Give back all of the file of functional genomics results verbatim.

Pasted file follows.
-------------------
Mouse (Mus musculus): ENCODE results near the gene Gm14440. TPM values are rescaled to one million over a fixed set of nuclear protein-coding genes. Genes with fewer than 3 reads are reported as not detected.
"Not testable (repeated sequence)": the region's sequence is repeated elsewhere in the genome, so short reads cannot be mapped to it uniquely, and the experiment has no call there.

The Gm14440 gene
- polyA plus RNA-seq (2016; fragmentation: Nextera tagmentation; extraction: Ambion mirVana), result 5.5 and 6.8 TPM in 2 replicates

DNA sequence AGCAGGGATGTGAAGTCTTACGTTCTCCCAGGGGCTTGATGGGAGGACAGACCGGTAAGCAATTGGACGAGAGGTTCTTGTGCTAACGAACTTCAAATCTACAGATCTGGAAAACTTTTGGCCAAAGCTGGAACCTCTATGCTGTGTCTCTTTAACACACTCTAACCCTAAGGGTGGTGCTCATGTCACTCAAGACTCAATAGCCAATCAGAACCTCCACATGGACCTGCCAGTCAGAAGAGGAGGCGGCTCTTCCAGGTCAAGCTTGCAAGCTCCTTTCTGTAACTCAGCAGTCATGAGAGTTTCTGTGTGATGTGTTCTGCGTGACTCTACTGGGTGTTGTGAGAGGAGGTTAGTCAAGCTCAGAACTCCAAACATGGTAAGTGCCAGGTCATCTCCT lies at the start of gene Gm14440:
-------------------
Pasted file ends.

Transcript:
Mouse (Mus musculus): ENCODE results near the gene Gm14440. TPM values are rescaled to one million over a fixed set of nuclear protein-coding genes. Genes with fewer than 3 reads are reported as not detected.
"Not testable (repeated sequence)": the region's sequence is repeated elsewhere in the genome, so short reads cannot be mapped to it uniquely, and the experiment has no call there.

The Gm14440 gene
- polyA plus RNA-seq (2016; fragmentation: Nextera tagmentation; extraction: Ambion mirVana), result 5.5 and 6.8 TPM in 2 replicates

DNA sequence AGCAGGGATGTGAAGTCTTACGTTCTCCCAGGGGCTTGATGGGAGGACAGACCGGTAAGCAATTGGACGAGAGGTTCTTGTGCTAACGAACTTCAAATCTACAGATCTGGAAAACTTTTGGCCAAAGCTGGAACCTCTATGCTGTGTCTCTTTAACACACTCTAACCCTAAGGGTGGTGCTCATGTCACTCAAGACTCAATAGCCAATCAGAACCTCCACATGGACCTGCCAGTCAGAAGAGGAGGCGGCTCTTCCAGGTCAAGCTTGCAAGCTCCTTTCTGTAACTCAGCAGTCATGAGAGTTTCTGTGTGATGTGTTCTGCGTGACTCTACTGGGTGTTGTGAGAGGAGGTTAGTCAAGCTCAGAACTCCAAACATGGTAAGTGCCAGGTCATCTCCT lies at the start of gene Gm14440: